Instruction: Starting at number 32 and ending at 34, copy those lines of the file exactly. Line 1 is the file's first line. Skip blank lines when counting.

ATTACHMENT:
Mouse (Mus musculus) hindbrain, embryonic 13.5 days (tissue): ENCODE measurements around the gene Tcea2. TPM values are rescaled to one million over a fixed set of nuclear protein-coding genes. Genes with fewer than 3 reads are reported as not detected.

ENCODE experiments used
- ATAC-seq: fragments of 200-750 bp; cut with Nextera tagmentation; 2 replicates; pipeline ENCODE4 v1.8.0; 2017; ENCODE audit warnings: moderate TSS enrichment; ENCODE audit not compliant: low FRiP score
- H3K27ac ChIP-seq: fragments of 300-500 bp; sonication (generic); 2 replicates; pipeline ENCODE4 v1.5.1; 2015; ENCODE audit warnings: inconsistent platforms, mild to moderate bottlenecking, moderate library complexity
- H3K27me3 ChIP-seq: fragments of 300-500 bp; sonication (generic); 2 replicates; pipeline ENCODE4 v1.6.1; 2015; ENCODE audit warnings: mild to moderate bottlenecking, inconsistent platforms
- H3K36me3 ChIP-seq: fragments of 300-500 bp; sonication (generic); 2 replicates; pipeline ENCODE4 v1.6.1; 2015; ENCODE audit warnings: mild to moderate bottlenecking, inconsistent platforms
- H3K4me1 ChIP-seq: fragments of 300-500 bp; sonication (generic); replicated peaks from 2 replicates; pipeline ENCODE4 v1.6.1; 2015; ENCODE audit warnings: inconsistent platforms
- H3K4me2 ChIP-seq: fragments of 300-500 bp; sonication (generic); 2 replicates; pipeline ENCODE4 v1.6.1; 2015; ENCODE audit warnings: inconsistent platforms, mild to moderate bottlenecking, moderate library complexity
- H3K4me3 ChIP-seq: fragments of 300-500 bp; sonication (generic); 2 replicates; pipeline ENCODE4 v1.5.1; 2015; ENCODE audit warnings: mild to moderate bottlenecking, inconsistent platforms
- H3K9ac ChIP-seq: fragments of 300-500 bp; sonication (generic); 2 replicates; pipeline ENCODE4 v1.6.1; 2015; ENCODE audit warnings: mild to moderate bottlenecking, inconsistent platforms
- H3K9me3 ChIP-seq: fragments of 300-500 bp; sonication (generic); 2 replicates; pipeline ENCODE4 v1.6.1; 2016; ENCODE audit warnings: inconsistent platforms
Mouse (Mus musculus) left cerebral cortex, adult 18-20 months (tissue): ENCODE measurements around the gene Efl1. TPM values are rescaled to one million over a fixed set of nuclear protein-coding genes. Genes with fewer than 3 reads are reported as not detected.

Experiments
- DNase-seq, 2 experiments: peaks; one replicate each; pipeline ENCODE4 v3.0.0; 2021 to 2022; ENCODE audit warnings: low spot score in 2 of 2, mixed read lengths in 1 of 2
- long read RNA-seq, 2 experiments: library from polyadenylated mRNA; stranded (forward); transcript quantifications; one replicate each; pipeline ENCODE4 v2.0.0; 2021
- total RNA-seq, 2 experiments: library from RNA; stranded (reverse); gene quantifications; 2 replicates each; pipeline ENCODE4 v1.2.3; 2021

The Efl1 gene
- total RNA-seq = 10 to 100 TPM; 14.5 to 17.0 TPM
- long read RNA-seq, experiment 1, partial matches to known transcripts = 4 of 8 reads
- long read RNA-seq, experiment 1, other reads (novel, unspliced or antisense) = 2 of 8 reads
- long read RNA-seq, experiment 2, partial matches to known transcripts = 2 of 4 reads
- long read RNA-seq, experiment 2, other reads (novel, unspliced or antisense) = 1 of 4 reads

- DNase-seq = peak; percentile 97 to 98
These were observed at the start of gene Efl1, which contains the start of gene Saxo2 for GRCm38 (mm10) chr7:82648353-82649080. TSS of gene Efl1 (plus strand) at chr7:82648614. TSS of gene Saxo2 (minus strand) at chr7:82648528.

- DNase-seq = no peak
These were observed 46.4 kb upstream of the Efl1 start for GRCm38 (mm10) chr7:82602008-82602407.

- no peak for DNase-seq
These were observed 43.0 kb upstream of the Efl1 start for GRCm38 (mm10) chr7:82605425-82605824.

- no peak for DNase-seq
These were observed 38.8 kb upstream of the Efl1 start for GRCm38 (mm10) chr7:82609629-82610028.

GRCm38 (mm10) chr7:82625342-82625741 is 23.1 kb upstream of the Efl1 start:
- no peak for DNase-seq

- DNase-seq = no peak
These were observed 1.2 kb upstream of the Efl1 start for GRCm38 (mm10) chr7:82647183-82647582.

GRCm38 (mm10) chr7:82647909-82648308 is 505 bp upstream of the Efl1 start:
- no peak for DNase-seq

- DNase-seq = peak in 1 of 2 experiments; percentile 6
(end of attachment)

- no peak for DNase-seq

- DNase-seq = no peak
These were observed 1.2 kb upstream of the Efl1 start for GRCm38 (mm10) chr7:82647183-82647582.